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By Nigel French | Monday, August 24, 2015

How to Put Textures or Pictures Inside of Text

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Putting a picture or texture inside of letter shapes is sometimes irresistible. Remember the thrill you felt the first time you filled a word or phrase with a picture? I do—and I’ve been working to improve on it every since.

All of the Big Three—InDesign, Illustrator, and Photoshop—allow you to place pictures inside of text shapes in similar but sometimes confusingly different ways.

Here are some tips on how to do it:

By Von Glitschka | Monday, August 17, 2015

Conquering a Hand-Lettering Challenge—Fearlessly

Embracing_Fear

Over the last three years I’ve branded the local TEDx event here in my hometown of Salem, Oregon. This year’s theme was “Fearless,” which made me think a lot about my own fear of failure in the context of design and creativity.

The logos I had designed for the previous two TEDx Salem events were what I’d call aesthetically “clean” and they were appropriate—but clean just didn’t seem fearless to me.

So I decided to try something I’d never done before and to ignore any fear of failure. I wasn’t sure it would work, but I wouldn’t let fear stop me.

By John Roshell | Friday, August 07, 2015

Create a Font — Out of Your Own Handwriting

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When people find out I’ve created hundreds of fonts for the comic book and video game industries over the last 20 years, one of the first things they ask is, “Can you make a font of my handwriting?”

The answer is “of course!” But even better, you can create a font out of your handwriting!

It’s actually not too hard to get a basic font up and running using your smartphone camera, Adobe Illustrator, and Glyphs Mini, a low-cost but remarkably powerful little font editing app. You can buy a license for Glyphs mini from the Apple App Store or the Glyphs site for $49, or try it free for 30 days.

Trust me: Typing out words in a font you’ve created is a thrill. So let me show you how to make a handwriting font.

By John Roshell | Thursday, May 07, 2015

How I Created the Angry Birds Logo (Yes, That One)

How I created the Angry Birds logo

As a graphic designer working in the comic-book industry, I’ve created hundreds of logos over the past 20 years: Spider-ManThe X-Men, DaredevilThe Avengers

But the most well-known logo I’ve ever designed wasn’t for a comic book at all. It was an unexpected request that came from a couple of Finnish video game designers with a hit app.

And it came together pretty quickly—using a Sharpie and some scratch paper.

Here’s how I designed the Angry Birds logo:

By Starshine Roshell | Thursday, February 05, 2015

Author Spotlight: Typography Whiz Ina Saltz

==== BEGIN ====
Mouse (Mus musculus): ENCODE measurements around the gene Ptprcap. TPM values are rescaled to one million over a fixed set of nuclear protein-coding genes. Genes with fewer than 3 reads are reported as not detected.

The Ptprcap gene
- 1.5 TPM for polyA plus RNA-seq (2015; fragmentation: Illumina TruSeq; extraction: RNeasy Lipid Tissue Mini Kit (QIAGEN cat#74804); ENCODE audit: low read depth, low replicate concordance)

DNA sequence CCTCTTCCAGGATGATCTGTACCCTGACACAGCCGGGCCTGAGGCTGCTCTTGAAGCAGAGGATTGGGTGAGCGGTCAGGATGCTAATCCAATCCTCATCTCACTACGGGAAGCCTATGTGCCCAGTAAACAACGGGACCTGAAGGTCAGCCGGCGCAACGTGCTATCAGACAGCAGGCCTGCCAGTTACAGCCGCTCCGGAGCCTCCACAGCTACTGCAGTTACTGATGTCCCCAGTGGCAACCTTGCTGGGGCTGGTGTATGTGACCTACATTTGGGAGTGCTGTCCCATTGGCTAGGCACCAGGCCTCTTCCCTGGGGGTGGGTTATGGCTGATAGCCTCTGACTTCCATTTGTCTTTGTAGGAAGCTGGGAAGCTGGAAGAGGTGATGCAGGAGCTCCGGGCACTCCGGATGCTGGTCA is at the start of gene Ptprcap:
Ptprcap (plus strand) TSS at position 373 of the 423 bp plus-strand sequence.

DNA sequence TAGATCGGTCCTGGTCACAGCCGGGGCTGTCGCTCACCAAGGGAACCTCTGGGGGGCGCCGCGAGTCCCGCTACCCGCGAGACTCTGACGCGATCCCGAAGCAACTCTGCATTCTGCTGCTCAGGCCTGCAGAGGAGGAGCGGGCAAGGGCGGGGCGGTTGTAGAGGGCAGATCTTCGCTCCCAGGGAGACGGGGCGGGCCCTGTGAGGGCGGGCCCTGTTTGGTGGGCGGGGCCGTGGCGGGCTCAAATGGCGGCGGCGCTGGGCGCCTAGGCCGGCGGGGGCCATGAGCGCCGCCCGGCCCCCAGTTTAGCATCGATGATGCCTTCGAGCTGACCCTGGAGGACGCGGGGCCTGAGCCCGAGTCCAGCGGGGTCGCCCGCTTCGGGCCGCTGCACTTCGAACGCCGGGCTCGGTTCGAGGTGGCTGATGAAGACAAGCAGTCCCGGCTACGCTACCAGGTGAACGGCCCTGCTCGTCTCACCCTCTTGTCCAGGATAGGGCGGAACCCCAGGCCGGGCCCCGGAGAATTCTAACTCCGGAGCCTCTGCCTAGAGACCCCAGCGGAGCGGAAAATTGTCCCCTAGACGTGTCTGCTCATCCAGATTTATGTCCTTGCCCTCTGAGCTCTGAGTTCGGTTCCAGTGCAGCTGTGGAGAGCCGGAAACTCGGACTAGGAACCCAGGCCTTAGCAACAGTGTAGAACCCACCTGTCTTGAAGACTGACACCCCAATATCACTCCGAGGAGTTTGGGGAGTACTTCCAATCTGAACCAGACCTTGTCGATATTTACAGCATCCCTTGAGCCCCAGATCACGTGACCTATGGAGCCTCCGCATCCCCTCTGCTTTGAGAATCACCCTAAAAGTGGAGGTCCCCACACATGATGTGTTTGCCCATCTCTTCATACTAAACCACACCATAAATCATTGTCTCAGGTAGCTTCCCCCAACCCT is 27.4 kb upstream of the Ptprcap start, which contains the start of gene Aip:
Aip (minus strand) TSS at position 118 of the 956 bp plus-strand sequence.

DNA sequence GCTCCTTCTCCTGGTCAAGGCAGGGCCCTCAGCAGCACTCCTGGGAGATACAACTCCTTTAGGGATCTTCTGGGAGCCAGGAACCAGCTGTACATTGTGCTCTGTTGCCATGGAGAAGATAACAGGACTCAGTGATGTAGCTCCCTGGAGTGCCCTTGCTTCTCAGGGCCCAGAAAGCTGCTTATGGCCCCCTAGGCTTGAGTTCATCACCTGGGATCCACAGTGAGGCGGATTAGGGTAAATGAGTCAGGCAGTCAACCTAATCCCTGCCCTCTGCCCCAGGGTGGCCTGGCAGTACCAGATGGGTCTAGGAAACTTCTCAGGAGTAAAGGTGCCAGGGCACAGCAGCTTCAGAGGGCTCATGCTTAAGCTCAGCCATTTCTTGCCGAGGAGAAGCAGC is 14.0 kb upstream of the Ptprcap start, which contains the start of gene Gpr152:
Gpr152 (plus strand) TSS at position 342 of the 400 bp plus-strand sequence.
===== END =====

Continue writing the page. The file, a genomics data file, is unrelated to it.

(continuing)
Ina Saltz

Get to know the art director, designer, writer, photographer, and professor who teaches our Foundations of Typography series.

A former design director at Time Magazine, Ina Saltz authored the Body Type books on typographic tattoos and co-authored the award-winning book Typography Referenced: A Comprehensive Visual Guide to the Language, History and Practice of Typography.

Her favorite typefaces are Requiem, Bickham Script, and Franklin Gothic No. 2, and her favorite characters are &, Q, Z, and R.

In this Q&A, Ina tells us about her favorite teachers (she worked with Hermann Zapf!), and why typography matters.

By Starshine Roshell | Sunday, November 02, 2014

Our Biggest Fan? He Completed 100 Courses in 10 Years!

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People come to lynda.com for different reasons. Some come to learn a particular software. Some come to master a skill. Some come to complete a project.

David Black came to learn InDesign and Photoshop for his printing business 10 years ago—and, well, he never left.

By Scott Fegette | Sunday, June 29, 2014

How To Use Web Fonts

How to use web fonts

Fonts used to be limited in number and flexibility for web designers. Those days are over. Although web typography still isn’t perfect, support for rich browser-based typography is comprehensive enough to stop waiting. It’s time to make your site’s text as beautiful as its layout and design by learning how to use web fonts in your designs.

By Kristin Ellison | Wednesday, September 04, 2013

Creating a great design: No image, no problem!

No image? No problem!

Explore this course at lynda.com.

What do you do when you’re faced with creating a great design—but have no images to bring variation and interest to the piece? John McWade’s answer to this common challenge is to use more white space, also known as negative space. This is the portion of a page left unmarked, such as margins, gutters, and space between columns, lines of type, and graphics. It may sound like a simplistic solution, but it’s a great way to make your design more dynamic, and attract your viewer’s attention.

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